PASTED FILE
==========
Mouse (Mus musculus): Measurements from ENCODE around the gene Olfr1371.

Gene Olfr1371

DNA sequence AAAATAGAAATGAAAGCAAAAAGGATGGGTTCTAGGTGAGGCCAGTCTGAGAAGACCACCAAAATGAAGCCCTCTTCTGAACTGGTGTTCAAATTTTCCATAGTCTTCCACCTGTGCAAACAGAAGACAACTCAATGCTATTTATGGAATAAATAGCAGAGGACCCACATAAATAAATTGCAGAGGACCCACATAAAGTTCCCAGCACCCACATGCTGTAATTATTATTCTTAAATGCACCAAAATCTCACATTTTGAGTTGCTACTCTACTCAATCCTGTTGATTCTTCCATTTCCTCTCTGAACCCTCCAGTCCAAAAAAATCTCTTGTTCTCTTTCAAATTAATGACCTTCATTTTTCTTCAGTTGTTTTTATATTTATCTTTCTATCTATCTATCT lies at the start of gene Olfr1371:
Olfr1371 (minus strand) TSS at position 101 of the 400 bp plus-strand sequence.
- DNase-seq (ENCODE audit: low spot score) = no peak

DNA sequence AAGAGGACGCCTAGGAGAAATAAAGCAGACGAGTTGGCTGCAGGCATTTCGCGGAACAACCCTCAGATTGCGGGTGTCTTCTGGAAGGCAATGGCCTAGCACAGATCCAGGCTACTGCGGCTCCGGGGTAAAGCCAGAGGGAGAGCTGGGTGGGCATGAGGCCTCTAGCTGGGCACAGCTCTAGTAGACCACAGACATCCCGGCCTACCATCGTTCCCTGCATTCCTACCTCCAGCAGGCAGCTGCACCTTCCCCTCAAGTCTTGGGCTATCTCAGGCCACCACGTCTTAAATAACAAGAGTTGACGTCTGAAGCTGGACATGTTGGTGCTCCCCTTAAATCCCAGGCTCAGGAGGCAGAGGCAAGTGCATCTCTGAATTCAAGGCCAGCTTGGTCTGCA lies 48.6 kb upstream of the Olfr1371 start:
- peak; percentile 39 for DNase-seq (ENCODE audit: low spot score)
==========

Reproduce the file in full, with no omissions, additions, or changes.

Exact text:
Mouse (Mus musculus): Measurements from ENCODE around the gene Olfr1371.

Gene Olfr1371

DNA sequence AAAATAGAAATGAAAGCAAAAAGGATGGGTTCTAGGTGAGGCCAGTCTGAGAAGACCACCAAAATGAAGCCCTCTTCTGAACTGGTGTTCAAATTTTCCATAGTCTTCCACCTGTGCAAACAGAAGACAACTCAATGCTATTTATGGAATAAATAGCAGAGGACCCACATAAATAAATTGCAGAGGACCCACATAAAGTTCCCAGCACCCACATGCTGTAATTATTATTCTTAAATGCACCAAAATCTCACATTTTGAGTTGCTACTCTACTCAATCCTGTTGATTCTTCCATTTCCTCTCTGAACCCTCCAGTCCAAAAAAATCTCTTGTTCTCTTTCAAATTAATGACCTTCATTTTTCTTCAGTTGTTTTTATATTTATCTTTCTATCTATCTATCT lies at the start of gene Olfr1371:
Olfr1371 (minus strand) TSS at position 101 of the 400 bp plus-strand sequence.
- DNase-seq (ENCODE audit: low spot score) = no peak

DNA sequence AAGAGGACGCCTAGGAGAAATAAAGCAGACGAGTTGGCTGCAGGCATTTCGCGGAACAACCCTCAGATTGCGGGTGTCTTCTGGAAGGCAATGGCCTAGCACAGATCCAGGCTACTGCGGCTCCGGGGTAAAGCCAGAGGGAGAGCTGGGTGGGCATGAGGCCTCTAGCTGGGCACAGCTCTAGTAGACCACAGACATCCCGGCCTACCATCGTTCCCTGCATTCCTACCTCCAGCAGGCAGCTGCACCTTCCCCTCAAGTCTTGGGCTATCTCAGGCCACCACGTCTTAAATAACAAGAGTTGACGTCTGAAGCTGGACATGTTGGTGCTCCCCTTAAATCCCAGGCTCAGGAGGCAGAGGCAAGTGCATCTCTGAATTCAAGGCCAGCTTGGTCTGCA lies 48.6 kb upstream of the Olfr1371 start:
- peak; percentile 39 for DNase-seq (ENCODE audit: low spot score)